A Step Often Ignored by Appraisers?

I recently had the opportunity to speak with Tim Andersen, whom I would call an expert in the topic of highest and best use. While this post is a good summary of that conversation, I would strongly encourage you to check out the podcast linked below where you can listen to the whole thing and get more detailed information on this somewhat confusing subject. It would also be wise to look into taking a class on this topic to brush up a bit on this important step in the appraisal process. 

In general, appraisers may not take highest and best use seriously enough, especially if you consider that it is at the essential heart of an appraisal. When it comes down to it, Property B is not comparable to subject Property A unless Property B’s highest and best use is similar to that of Property A. 

It is the appraiser’s job, before almost any other step, to determine a property’s highest and best use. There are two sets of analytics that you must go through in order to determine this. One: as if the site were vacant and available to put to its highest and best use, and two: as improved.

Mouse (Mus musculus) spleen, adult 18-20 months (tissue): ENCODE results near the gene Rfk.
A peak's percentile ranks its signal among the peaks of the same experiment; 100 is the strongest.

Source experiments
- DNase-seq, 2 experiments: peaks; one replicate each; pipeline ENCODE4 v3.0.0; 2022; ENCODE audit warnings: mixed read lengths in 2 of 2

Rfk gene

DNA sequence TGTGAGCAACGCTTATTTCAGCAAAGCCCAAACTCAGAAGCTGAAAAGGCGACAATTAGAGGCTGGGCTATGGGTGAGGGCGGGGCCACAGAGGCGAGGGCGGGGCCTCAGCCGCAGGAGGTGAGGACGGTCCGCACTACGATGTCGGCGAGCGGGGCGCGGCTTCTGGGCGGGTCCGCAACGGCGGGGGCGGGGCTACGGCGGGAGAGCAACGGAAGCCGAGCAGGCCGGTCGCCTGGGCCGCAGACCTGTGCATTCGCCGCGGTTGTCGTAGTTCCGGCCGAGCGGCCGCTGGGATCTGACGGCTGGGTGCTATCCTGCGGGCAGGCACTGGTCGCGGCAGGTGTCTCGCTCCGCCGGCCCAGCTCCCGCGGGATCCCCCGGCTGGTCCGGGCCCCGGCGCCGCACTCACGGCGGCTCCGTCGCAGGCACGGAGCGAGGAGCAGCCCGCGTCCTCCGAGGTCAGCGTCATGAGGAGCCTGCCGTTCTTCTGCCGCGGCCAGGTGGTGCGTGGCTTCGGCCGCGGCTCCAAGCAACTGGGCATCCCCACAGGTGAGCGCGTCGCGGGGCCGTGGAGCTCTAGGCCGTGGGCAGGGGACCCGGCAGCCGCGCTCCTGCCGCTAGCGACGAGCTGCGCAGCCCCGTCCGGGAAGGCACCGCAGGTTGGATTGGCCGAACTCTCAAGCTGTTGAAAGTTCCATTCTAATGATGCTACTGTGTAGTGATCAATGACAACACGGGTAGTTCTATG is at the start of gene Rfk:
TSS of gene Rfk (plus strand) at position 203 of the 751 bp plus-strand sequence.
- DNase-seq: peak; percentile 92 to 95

According to USPAP, it is the appraiser’s responsibility to analyze the physical, economic, and legal characteristics of the subject property in order to form the highest and best use. There is no place on the appraisal forms to do this, so you will likely need to do it in an addendum. In an effort to better help you understand what you are analyzing, I will briefly explain each of these factors. Economic characteristics might include what the property would rent for if it were being rented out and the business economy in the home’s area. Physical characteristics deal with what is even structurally possible.  It also might take into consideration the functional obsolescence factor. Finally, legal characteristics include things such as water rights and zoning restrictions. In short, it is the appraiser’s job to analyze all of these factors while considering highest and best use. 

Finally, after other tests of highest and best use are analyzed, it is the appraiser’s responsibility to look at the most difficult step; what use will bring the highest value.  This is where the real process of valuation comes to play. Most of the time, highest and best use will be obvious to you, but you must be able to support what you are seeing. This is where many appraisers fall short.  Because it is obvious, we forget to describe our process and produce a workfile to support it.   

For more information on this subject, please download and listen to The Appraiser Coach Podcast Episode: 294 Highest and Best Use

2 thoughts on “A Step Often Ignored by Appraisers?”

  1. Very useful since I am going to Federal Court to defend my appraisal against someone that did not do due diligence with highest and best use

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